A Pictorial Blog of Things I Make,
Items I Collect, Architecture I Love,
and Other Stuff

Wednesday, August 31, 2011

More Modernism in San Francisco

Transamerica Pyramid (1972), designed by William L. Pereira & Associates. At 850 feet, this is the tallest building in San Francisco.

California Academy of Sciences (2008), designed by Renzo Piano.

In homage to the topography of San Francisco, the Academy's green roof sustains seven undulating hillocks planted with grass and native plant species, and punctured with portholes that swallow sunlight to help illuminate the museum. The green roof keeps the facility 10 degrees cooler than a standard roof.

Bank of America (1971), designed by Wurster, Bernardi & Emmons, and Skidmore, Owings & Merrill; with Pietro Belluschi, design consultant. This 52-story skyscraper has thousands of bay windows bordered  with both polished and rough carnelian granite.

For the vertically faceted design of the Bank of American skyscraper, Belluschi drew inspiration from one that went up four decades earlier--the nearby 26-story Art Deco tour de force known as the 450 Sutter Building, designed in 1929 by Timothy L. Pflueger. 

"Neo-Mayan" entrance to the 450 Sutter Building.

The contorted 144-foor tower of the M. H. de Young Memorial Museum (2005), designed by Herzog and de Meuron and Fong + Chan. Clad in perforated and dimpled copper plates by Zahner, the facade will over the years patinate into verdigris to complement surrounding vegetation.

One of the five similarly designed office towers that are part of Embarcadero Center (1971-1976), designed by John Portman.

Fountains in a mid-cen design vein burble throughout Embarcadero Center.

A few miles from San Francisco is the Marin County Civic Center (1962), designed by Frank Lloyd Wright.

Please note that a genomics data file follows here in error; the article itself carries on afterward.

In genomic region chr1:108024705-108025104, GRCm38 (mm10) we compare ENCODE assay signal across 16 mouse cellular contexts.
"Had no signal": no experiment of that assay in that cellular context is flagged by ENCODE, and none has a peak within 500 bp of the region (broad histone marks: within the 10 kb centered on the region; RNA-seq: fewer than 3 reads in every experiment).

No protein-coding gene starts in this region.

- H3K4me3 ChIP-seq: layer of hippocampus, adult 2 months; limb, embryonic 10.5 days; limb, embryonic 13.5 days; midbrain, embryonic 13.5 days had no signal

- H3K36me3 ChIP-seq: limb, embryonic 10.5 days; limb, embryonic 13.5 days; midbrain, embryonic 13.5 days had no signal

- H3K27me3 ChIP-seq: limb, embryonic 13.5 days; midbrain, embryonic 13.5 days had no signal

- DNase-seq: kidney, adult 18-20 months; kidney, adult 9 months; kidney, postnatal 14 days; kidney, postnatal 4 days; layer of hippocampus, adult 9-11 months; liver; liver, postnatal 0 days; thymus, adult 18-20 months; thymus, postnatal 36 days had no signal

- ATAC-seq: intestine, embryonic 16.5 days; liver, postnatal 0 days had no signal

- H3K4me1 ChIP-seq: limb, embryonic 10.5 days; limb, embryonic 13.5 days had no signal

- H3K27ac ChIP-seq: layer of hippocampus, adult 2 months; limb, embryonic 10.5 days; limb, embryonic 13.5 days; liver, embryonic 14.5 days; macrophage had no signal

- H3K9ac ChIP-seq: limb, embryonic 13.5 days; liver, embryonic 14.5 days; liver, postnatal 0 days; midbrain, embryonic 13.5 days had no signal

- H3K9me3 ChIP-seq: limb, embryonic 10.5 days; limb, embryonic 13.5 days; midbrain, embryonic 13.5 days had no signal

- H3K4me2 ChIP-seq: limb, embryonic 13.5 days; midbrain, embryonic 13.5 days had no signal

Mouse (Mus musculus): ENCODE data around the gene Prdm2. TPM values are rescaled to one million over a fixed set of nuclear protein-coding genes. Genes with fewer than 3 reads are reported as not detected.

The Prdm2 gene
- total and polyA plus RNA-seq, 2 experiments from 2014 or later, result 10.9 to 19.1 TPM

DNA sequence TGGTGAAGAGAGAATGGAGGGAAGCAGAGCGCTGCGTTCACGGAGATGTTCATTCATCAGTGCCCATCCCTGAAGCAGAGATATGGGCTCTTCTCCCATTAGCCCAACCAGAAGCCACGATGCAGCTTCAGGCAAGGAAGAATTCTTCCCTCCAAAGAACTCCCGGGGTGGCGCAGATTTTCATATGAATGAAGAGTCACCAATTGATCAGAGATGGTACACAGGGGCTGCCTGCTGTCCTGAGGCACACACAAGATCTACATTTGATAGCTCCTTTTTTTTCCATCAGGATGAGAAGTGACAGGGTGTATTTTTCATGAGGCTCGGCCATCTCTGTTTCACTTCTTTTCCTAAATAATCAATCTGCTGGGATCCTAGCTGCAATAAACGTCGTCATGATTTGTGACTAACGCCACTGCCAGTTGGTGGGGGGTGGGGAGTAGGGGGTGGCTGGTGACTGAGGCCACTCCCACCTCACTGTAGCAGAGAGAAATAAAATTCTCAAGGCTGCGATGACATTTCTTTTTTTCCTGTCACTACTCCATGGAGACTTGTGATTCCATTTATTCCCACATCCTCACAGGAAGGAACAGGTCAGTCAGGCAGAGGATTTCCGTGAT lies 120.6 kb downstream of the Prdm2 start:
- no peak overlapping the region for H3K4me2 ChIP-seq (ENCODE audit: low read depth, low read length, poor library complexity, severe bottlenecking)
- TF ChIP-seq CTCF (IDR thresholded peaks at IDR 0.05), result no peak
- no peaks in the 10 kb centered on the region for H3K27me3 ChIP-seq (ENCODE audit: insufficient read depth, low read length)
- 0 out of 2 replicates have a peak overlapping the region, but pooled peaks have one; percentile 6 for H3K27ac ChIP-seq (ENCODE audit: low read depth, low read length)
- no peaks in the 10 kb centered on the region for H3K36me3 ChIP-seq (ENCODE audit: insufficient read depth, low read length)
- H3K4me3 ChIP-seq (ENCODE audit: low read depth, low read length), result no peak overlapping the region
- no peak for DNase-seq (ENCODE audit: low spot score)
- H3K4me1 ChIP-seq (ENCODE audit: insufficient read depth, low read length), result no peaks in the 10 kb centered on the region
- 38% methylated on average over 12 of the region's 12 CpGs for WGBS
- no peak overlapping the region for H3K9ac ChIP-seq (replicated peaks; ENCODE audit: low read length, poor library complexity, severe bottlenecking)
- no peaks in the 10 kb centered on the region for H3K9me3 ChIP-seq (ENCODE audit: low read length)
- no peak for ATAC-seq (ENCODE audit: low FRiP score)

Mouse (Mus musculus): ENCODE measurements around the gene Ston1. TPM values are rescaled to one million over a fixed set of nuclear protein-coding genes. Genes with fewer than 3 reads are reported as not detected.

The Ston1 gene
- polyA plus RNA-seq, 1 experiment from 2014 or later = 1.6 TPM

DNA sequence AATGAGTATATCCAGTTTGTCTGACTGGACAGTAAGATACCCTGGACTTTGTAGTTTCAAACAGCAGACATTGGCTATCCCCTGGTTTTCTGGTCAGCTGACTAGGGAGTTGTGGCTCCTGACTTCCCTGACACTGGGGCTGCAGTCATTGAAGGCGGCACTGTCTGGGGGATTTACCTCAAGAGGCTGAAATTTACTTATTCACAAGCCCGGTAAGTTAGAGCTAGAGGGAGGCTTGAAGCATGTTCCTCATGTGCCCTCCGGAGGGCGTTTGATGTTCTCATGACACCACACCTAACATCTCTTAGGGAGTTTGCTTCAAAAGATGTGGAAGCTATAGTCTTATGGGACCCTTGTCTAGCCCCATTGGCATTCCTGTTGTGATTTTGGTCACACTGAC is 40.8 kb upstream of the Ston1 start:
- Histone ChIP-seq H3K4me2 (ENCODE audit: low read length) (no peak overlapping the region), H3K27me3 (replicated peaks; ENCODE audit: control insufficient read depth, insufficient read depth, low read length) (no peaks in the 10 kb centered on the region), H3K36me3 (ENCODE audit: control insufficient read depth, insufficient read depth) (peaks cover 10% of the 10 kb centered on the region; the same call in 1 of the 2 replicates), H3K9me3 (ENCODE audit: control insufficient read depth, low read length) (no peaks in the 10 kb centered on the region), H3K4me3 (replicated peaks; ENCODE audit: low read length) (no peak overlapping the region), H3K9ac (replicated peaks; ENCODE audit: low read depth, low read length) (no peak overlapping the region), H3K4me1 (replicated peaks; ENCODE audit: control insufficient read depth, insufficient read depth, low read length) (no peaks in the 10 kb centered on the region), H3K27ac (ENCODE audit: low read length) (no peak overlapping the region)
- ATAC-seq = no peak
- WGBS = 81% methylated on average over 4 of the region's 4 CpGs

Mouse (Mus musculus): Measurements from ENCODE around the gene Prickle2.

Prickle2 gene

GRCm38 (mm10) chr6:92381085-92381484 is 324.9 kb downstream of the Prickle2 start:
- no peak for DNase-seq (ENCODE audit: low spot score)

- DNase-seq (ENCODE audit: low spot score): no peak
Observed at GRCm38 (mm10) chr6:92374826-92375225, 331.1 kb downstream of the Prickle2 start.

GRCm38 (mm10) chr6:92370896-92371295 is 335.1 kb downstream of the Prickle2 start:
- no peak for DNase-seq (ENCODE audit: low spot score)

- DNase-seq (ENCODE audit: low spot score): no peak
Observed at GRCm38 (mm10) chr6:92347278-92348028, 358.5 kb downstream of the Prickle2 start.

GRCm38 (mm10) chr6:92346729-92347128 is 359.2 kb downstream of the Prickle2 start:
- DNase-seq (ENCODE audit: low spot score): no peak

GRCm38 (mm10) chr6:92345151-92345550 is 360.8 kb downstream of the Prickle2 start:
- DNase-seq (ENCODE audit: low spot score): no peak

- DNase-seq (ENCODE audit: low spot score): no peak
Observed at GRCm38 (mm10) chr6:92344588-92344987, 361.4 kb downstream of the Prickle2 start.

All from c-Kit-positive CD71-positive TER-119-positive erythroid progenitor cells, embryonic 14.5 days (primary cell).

The Civic Center was Wright's last commission, construction beginning a year after his death.

The 1997 sci-fi film Gattaca used Civic Center interiors like this one, helping it earn an Oscar nomination for Best Art Direction.

Across San Francisco Bay in Berkeley is First Church of Christ, Scientist, Bernard Maybeck's Arts and Crafts masterpiece of 1910.

What makes Maybeck a Modernist? His deft capacity to meld wildly disparate styles--medieval European, Japanese, Nordic, Celtic, Mission and Shingle Style architecture--into a consummate, utterly fresh ensemble, as exemplified by the sanctuary of First Church of Christ.
To look at a related post, visit: Modernism in San Francisco 

Monday, August 22, 2011

From My Collection of Bookplates--Black-and-White Ones

This bookplate is by painter-printmaker Rockwell Kent (1882-1971), author and illustrator of his adventure memoirs as well as illustrator of works by other writers, notably a 1930 edition of Melville's Moby-Dick.

This bookplate has a portrait of Walt Whitman, who once said: The words of my book are nothing, the drift of it everything

Bookplate for a children's book.

Another bookplate designed by Rockwell Kent.

 In 2001, the post office honored Rockwell Kent with this stamp, showing one of the Moby-Dick illustrations.

Behind the Rod of Asclepius is the Hippocratic Oath--a bookplate, ergo, intended for medical texts.

Monday, August 15, 2011

More Modernism in Florida

Miami Beach:  Temple Beth Shmuel (1982) by Oscar Sklar.

Lake Buena Vista: Hess Station.

 St. Petersburg: The Pier (1973) by William B. Harvard.

 North Miami Beach: Watercrest Care Center.

Coconut Grove: La Ermita de la Caridad del Cobre (1967).

 Fort Lauderdale: Broward Country Main Library (1984) by Robert Gatje and Jordan A. Miller.

 Palm Beach: 400 South Ocean Boulevard (1964) by Edward Durell Stone.

Courtyard of 400 South Ocean.

 Tampa: NationsBank Banking Hall (1988) by Harry Wolf.

 Interior of the seven-story hall.

 Sarasota: St. Paul's Lutheran Church (1959) by Victor Lundy.

Sanctuary of St. Paul's.

 Daytona Beach: Aliki Forum (1981).

Sign in Islamorada.
To look at another post like this one, visit Modernism in Florida